There were plenty more rar­i­ties in the pad­dock, too. Joe Tin­ley from Maiden­head had turned up with both a Match­less G85 he bought last week and an ohc Match­less G50 en­gine in a MKIII Metisse frame. “My dad got me into old bikes and I’m im­mersed in the life­style now,” he says. “I’m start­ing up a cloth­ing brand and café – Tool­box Life­style. I raced the G50 last year, but it’s get­ting a bit tired now, so I’ve brought it as a spare. It’s bored and stroked to 660cc and made 61bhp on the dyno. I snapped a head stud on the G85 and had to get my brother to go back home for a spare while he was on the way up here yes­ter­day. Hope­fully, today it’ll be OK.”

A bright yel­low Du­cati sin­gle is not some­thing you see very of­ten at a classic

off-road event, ei­ther. But Neil Williams from nearby Hartle­bury dared to be dif­fer­ent with his home-brewed spe­cial – and very ef­fec­tive it proved. He to the semi-fi­nal of the over-50 All­com­ers class. “I had Du­catis when I was young and I’ve al­ways loved them,” he re­veals. “I built the bike for my son to race, but he’s packed up rac­ing, so I’ve taken it over. It started life as an in­com­plete 1966 valve-spring Se­bring model. I’ve length­ened the swingarm, raised the seat rails and it runs forks from a Du­cati road racer – suit­ably mod­i­fied. I’ve ported the head, con­verted it to twin-spark and run it on methanol. I blew it up three years ago – the gud­geon pin broke – and it’s never been as fast since.”

It looked pretty fast on the way to the All­com­ers’ semi-fi­nal – and Neil was pretty easy to spot in his match­ing yel­low Du­cati race jersey.

Equally easy to spot – though for very dif­fer­ent rea­sons – were a happy bunch of AMC fa­nat­ics tak­ing on the hill on an as­sort­ment of AJS and Match­less rigids. Richard Chas­ton on a bor­rowed 1942 Match­less G3L and Ajs-mounted Sean Walsh were out in the up-to-350cc class, while Mike Mell­strom (1949 AJS) and Eric Clarke (1949 Match­less) went in the over-350s. “We don’t live near each other, “ex­plains Eric. “We just meet up here once a year – though Mike and Sean are mates. I’ve been com­ing here for the last five years and I bought my bike on a pal­let in bits. You don’t need to spend a for­tune on a bike to have a great day at Red Marley. We’re not ex­pect­ing to win – get­ting to the top of the hill is such a buzz, though. It’s all about hav­ing a laugh on old bikes for us.”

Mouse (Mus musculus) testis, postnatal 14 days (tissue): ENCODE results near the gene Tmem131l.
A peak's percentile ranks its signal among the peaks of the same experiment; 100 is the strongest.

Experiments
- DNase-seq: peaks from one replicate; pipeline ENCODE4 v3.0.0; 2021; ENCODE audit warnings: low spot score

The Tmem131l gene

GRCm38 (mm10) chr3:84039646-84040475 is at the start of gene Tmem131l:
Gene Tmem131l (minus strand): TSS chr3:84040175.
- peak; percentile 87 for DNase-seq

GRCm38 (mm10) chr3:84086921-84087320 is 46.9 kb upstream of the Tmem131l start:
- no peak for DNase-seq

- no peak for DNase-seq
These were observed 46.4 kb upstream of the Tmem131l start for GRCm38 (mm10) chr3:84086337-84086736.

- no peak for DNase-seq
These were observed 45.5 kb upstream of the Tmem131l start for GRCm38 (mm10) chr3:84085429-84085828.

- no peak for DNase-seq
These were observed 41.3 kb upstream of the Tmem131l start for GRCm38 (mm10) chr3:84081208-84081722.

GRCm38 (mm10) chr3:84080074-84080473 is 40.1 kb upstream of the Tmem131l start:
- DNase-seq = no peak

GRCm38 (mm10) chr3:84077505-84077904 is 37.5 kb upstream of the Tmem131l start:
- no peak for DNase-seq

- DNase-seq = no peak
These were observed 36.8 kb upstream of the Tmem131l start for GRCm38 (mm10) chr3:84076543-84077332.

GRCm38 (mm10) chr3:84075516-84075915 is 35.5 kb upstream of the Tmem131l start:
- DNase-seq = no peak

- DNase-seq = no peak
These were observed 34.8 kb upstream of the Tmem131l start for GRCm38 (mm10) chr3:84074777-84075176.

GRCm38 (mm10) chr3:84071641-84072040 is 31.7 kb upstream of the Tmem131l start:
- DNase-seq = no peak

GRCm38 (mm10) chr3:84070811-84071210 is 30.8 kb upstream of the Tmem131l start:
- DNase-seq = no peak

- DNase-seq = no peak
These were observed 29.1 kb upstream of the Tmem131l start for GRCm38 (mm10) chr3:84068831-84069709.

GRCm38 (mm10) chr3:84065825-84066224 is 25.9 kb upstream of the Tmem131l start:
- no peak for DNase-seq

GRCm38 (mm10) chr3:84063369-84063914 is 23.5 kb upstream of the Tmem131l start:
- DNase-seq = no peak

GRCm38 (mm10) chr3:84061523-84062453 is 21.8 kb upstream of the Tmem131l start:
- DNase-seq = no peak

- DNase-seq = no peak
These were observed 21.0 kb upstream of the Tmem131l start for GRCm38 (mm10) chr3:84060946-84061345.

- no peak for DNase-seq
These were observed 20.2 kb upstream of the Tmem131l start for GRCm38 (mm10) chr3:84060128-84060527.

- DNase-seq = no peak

For the se­ri­ous com­peti­tors, though, it is about win­ning – and the star of the day’s rac­ing was an­other younger rider, Tom Crump. Rid­ing in both the All­stars and All­com­ers classes, the 22-year-old Jawa pi­lot from nearby Clifton-on-teme looked just about un­beat­able all day. Tom had put down a marker in 2016, win­ning the over-350cc, All­com­ers un­der 50 and All­com­ers Com­bined classes in style. And he hasn’t got any slower over the last 12 months. This time, he took the All­stars ti­tle ahead of hill record holder Carl Pope and reprised last year’s first place in the All­com­ers un­der 50 class. And, though it looked like Carl Pope might just steal the win from Tom in the All­com­ers Com­bined fi­nal, a com­ing to­gether be­tween Carl and Tim Dal­loway saw Tom cruise home to take a hat trick of class wins. That’s rac­ing.

Top racer or have-a-go hero, though, the crowd loved them all. Im­mac­u­lately-prepped race bike, or oily rag con­verted roadster. Squeaky clean mod­ern mo­tocross kit or vin­tage boots, open-face hel­met and oil-smeared rugby shirt. Only the smile plas­tered on the face of every rider af­ter they crest the hill is stan­dard. That’s Red Marley.

WORDS: GEZ KANE PHO­TOG­RA­PHY: GREG MOSS

Chris Carter ap­plies his own per­sonal method of ‘get­ting in the zone’

The Wid­ows Bob­sleigh Team were there to prove Har­leys can do hill climbs

Ben But­ter­worth rode in the trial the day be­fore, when his CCM was rac­ing in Scot­land Joe Tin­ley brought his fab­u­lous G50 Metisse, but opted to ride this G85 in­stead